Wisconsin bus driver recorded allegedly slapping disabled boy

MILWAUKEE -- Jacob Mutulo's parents couldn't understand why the 9-year-old with Down syndrome was suddenly hurting his dog and acting up on the school bus.

So the Mutulos slipped a tape recorder into Jacob's backpack last month in hopes of capturing his misbehavior so they could show it to his therapists.

What they heard on the tape would instead lead to the bus driver's arrest for allegedly slapping the boy and threatening him.

"I was ill. It made me sick," said the boy's father, Vince Mutulo.

The case has prompted state lawmakers to propose more frequent background checks for bus drivers. And the boy's parents want new laws to require cameras on school buses.

The driver, Brian Duchow, 28, has been charged with felony abuse of a child and disorderly conduct. He has been barred from driving buses with children while the case is pending.

On the tape, the driver can be heard shouting at Jacob because the boy is making bus engine noises, yelling and fiddling with his seat belt. At one point, the driver stops the bus, and what sounds like a hand slapping clothing can be heard.

Duchow admitted slapping the child in anger and hitting him in the leg, according to police. He told police he "did not wind up" when he slapped the boy and did not hit him very hard, "but also did not hit him very soft."

Duchow refused to speak to reporters after a court appearance this week.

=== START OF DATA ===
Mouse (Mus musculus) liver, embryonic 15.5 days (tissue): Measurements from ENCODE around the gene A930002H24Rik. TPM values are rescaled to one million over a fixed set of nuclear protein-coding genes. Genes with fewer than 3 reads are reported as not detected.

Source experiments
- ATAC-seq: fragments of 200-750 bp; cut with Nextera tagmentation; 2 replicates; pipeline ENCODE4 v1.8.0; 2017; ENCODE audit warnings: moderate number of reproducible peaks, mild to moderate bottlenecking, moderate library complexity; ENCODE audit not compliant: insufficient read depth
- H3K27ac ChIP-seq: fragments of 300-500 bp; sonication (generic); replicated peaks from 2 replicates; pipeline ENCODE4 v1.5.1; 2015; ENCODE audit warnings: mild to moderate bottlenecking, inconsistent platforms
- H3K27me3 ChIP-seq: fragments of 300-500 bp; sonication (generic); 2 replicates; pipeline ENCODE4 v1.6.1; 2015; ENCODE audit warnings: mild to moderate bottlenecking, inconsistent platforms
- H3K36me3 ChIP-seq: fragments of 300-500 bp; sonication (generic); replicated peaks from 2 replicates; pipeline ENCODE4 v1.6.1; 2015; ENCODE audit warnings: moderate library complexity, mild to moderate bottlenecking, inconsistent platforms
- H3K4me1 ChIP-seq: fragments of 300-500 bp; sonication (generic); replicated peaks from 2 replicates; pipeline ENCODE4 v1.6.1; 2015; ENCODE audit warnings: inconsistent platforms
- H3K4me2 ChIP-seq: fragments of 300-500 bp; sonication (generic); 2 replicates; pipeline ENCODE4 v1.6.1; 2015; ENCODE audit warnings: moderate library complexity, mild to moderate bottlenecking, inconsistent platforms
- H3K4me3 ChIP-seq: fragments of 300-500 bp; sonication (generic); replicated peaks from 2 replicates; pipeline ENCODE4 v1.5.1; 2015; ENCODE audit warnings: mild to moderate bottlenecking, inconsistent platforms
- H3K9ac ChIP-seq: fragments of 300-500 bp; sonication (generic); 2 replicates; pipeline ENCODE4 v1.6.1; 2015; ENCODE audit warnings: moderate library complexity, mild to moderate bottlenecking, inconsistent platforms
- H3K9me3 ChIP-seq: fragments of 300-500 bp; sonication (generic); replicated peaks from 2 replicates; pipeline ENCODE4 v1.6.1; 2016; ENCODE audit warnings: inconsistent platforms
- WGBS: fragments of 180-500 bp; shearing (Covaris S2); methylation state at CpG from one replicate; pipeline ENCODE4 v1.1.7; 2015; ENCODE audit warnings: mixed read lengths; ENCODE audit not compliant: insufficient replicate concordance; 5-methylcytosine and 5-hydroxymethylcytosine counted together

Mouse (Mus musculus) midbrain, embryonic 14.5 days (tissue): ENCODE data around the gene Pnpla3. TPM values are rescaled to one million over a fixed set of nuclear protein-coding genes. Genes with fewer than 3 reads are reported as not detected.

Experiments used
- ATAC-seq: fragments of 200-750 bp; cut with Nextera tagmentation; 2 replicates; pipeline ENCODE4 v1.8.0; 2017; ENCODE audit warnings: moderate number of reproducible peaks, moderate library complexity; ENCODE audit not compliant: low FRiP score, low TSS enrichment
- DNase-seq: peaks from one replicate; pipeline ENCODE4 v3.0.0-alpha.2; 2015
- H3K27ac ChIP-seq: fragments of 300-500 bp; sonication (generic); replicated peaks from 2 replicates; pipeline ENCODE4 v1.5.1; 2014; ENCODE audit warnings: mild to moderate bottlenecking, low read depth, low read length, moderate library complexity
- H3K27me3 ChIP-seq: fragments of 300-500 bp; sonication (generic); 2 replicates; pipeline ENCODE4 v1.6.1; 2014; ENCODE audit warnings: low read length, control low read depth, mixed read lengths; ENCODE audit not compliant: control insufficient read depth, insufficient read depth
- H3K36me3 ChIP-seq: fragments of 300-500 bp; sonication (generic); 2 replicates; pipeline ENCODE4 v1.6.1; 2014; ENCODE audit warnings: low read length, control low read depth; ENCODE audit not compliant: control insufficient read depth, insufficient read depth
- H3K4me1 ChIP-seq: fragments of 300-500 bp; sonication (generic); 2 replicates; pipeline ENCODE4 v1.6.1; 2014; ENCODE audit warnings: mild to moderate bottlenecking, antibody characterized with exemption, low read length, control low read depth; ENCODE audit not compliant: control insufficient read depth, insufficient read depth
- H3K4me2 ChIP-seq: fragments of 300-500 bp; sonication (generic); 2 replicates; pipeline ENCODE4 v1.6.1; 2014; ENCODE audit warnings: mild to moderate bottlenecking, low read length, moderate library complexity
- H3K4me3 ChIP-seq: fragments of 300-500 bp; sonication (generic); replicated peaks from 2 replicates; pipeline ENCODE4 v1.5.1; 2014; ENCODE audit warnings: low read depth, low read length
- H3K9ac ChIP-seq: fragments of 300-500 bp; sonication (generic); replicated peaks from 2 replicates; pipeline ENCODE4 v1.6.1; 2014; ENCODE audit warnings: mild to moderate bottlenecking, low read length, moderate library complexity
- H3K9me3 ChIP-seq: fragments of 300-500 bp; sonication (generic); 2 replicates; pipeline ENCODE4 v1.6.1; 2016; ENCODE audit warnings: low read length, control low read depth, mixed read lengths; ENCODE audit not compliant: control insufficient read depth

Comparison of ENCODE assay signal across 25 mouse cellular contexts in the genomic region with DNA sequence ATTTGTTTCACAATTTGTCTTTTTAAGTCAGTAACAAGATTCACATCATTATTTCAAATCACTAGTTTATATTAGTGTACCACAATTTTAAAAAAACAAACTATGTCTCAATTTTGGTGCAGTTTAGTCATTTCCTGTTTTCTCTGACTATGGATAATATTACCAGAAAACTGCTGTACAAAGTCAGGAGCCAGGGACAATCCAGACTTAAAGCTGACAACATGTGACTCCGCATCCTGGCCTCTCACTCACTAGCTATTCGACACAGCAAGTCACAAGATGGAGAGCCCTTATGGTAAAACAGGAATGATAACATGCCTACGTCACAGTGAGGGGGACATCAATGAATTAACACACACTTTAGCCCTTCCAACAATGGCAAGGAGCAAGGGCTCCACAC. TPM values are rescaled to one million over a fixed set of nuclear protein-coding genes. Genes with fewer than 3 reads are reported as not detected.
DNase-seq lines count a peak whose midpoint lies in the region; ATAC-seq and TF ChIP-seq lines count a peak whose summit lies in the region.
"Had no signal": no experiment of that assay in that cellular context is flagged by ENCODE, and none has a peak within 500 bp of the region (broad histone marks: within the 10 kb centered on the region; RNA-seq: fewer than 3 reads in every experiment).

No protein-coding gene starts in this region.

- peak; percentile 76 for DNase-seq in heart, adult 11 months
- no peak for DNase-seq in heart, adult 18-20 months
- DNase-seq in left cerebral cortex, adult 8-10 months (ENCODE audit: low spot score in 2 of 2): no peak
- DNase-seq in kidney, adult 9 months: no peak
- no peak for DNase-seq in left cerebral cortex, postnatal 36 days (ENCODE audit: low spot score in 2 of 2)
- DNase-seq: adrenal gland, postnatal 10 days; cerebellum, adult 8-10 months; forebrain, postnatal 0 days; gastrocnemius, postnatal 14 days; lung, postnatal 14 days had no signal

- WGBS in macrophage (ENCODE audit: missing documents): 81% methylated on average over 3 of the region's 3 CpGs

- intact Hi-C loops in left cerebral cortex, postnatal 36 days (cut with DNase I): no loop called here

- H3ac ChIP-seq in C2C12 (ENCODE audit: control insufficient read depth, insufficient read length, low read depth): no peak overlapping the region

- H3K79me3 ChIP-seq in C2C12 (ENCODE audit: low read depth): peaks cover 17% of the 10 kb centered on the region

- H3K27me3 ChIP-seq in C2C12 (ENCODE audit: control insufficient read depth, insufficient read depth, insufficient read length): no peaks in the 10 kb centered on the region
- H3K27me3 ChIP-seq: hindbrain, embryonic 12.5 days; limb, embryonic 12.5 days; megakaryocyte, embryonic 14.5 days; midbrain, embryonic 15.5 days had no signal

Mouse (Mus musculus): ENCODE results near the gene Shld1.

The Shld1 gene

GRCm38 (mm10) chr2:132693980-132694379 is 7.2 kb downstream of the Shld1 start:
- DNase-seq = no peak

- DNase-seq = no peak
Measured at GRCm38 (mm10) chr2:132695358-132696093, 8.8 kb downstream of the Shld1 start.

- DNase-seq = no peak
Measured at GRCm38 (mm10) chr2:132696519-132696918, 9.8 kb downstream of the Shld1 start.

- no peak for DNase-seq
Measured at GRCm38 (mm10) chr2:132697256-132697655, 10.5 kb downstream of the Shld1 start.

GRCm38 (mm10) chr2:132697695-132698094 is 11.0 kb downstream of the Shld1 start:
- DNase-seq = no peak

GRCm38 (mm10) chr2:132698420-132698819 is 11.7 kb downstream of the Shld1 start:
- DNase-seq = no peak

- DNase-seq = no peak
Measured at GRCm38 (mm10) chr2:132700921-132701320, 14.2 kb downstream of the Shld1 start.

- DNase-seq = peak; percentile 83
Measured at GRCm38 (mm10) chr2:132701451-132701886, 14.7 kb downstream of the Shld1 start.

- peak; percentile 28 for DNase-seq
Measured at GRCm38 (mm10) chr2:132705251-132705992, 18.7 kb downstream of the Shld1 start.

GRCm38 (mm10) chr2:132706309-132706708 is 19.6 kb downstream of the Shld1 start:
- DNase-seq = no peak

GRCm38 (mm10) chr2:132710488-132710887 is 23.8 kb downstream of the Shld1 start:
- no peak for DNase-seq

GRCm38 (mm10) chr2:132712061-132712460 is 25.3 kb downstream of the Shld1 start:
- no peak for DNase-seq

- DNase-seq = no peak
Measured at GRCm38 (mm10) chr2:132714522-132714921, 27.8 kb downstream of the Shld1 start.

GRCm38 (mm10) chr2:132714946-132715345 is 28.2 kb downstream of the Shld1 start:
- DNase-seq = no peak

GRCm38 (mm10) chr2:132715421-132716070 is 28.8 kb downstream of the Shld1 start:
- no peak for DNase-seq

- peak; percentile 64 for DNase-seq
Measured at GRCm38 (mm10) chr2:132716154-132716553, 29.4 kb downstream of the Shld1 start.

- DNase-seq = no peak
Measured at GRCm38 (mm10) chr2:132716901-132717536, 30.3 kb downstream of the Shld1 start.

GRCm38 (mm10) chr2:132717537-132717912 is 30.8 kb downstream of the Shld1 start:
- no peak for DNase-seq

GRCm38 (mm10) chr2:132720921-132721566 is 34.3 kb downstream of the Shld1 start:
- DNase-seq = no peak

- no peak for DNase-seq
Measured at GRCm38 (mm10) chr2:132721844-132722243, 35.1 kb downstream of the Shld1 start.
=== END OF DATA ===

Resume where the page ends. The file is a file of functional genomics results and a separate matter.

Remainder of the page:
'Tie you to a tree'

The Milwaukee Journal Sentinel reported Friday that the tape recorder also picked up an interim principal at Jacob's school telling the boy that she should "just tie you to a tree and leave you out here all day." School district officials said they are investigating.

Jacob has always had speech and behavioral problems because of Down syndrome and attention deficit hyperactivity disorder, but his parents knew something was seriously wrong when they saw him abusing his dog.

The Mutulos said they think what Jacob was going through on the bus caused his violent behavior. His father said Jacob started having problems when Duchow began driving his son's bus in September.

"Jacob was gaining ground educationally and speechwise, and everything just started going backward," his father said.

Victor Vieth, director of the National Center for the Prosecution of Child Abuse in Alexandria, Va., said some of the 4,000 cases the center deals with each year involve parents videotaping child-care providers to check for abuse. He said he cannot recall another case in which a bus driver was tape-recorded.

State Rep. Christine Sinicki of Milwaukee said she plans to introduce a bill next week that would let parents request a background check on their child's bus driver if they suspect inappropriate behavior. The bill would also require the state to check all bus drivers' criminal records every five years, instead of the current eight.

Michael C. Horan, owner of Specialized Care Transport Inc., said Duchow had no criminal background when the company hired him in September. He said Duchow's family told him Duchow had been a coach for the Special Olympics.

"There were no warning signs whatsoever that he had a capability of acting as he did on that bus," Horan said.

The Mutulos have suggested lawmakers look into putting video cameras in buses as a way to prevent abuse.

Jacob now refuses to ride the bus, his family said. Vince Mutulo is confident his son will one day return to normal, but he thinks it might take some time to get over the stinging things people have said about Jacob's misbehavior during the past few months.

"He still asks us 'Good boy? Good boy?"' he said. "We have to reassure him, 'Yes, you're a good boy."'